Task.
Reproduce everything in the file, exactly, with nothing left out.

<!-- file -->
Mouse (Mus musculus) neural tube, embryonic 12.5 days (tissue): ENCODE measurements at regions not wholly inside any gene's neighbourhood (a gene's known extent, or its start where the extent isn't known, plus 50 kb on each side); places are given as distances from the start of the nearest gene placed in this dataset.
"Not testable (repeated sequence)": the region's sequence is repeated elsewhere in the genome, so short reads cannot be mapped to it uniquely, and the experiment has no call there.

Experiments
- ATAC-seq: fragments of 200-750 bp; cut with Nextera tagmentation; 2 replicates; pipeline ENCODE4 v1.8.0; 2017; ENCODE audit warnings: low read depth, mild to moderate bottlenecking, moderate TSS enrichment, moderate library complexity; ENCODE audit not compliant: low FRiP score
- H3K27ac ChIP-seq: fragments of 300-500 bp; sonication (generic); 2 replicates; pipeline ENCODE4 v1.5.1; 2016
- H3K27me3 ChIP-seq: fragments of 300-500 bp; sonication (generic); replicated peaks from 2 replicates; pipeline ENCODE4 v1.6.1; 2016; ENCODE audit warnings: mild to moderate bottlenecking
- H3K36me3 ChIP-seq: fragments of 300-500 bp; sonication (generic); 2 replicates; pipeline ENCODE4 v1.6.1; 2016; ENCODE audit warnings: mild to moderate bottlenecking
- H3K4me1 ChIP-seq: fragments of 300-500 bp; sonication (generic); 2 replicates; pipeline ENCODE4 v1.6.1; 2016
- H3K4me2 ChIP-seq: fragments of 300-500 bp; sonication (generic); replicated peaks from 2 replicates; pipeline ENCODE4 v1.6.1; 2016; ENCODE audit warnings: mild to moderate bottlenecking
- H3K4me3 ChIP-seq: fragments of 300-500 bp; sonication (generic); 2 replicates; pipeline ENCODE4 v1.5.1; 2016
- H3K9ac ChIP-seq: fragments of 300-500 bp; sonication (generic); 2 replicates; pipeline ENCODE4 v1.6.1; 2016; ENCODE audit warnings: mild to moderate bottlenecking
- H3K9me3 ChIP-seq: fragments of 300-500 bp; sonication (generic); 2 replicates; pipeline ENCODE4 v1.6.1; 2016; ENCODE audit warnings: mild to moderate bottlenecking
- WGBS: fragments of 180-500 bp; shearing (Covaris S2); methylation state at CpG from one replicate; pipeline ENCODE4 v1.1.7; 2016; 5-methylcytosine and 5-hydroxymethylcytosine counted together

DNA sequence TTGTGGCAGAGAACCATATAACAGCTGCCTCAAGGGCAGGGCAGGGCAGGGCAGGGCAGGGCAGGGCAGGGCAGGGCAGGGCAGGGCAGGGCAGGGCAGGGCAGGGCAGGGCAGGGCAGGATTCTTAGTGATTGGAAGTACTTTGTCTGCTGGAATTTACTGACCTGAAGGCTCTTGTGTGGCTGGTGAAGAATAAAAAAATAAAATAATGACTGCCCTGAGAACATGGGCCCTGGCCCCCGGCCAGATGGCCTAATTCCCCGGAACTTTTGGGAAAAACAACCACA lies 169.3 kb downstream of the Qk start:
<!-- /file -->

Mouse (Mus musculus) neural tube, embryonic 12.5 days (tissue): ENCODE measurements at regions not wholly inside any gene's neighbourhood (a gene's known extent, or its start where the extent isn't known, plus 50 kb on each side); places are given as distances from the start of the nearest gene placed in this dataset.
"Not testable (repeated sequence)": the region's sequence is repeated elsewhere in the genome, so short reads cannot be mapped to it uniquely, and the experiment has no call there.

Experiments
- ATAC-seq: fragments of 200-750 bp; cut with Nextera tagmentation; 2 replicates; pipeline ENCODE4 v1.8.0; 2017; ENCODE audit warnings: low read depth, mild to moderate bottlenecking, moderate TSS enrichment, moderate library complexity; ENCODE audit not compliant: low FRiP score
- H3K27ac ChIP-seq: fragments of 300-500 bp; sonication (generic); 2 replicates; pipeline ENCODE4 v1.5.1; 2016
- H3K27me3 ChIP-seq: fragments of 300-500 bp; sonication (generic); replicated peaks from 2 replicates; pipeline ENCODE4 v1.6.1; 2016; ENCODE audit warnings: mild to moderate bottlenecking
- H3K36me3 ChIP-seq: fragments of 300-500 bp; sonication (generic); 2 replicates; pipeline ENCODE4 v1.6.1; 2016; ENCODE audit warnings: mild to moderate bottlenecking
- H3K4me1 ChIP-seq: fragments of 300-500 bp; sonication (generic); 2 replicates; pipeline ENCODE4 v1.6.1; 2016
- H3K4me2 ChIP-seq: fragments of 300-500 bp; sonication (generic); replicated peaks from 2 replicates; pipeline ENCODE4 v1.6.1; 2016; ENCODE audit warnings: mild to moderate bottlenecking
- H3K4me3 ChIP-seq: fragments of 300-500 bp; sonication (generic); 2 replicates; pipeline ENCODE4 v1.5.1; 2016
- H3K9ac ChIP-seq: fragments of 300-500 bp; sonication (generic); 2 replicates; pipeline ENCODE4 v1.6.1; 2016; ENCODE audit warnings: mild to moderate bottlenecking
- H3K9me3 ChIP-seq: fragments of 300-500 bp; sonication (generic); 2 replicates; pipeline ENCODE4 v1.6.1; 2016; ENCODE audit warnings: mild to moderate bottlenecking
- WGBS: fragments of 180-500 bp; shearing (Covaris S2); methylation state at CpG from one replicate; pipeline ENCODE4 v1.1.7; 2016; 5-methylcytosine and 5-hydroxymethylcytosine counted together

DNA sequence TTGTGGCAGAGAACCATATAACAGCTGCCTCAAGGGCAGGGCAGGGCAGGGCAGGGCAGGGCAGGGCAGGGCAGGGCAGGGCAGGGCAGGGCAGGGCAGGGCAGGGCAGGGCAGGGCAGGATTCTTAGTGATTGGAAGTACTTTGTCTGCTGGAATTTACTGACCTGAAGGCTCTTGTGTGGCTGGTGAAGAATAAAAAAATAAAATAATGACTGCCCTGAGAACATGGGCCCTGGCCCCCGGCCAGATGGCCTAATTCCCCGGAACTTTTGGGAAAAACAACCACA lies 169.3 kb downstream of the Qk start: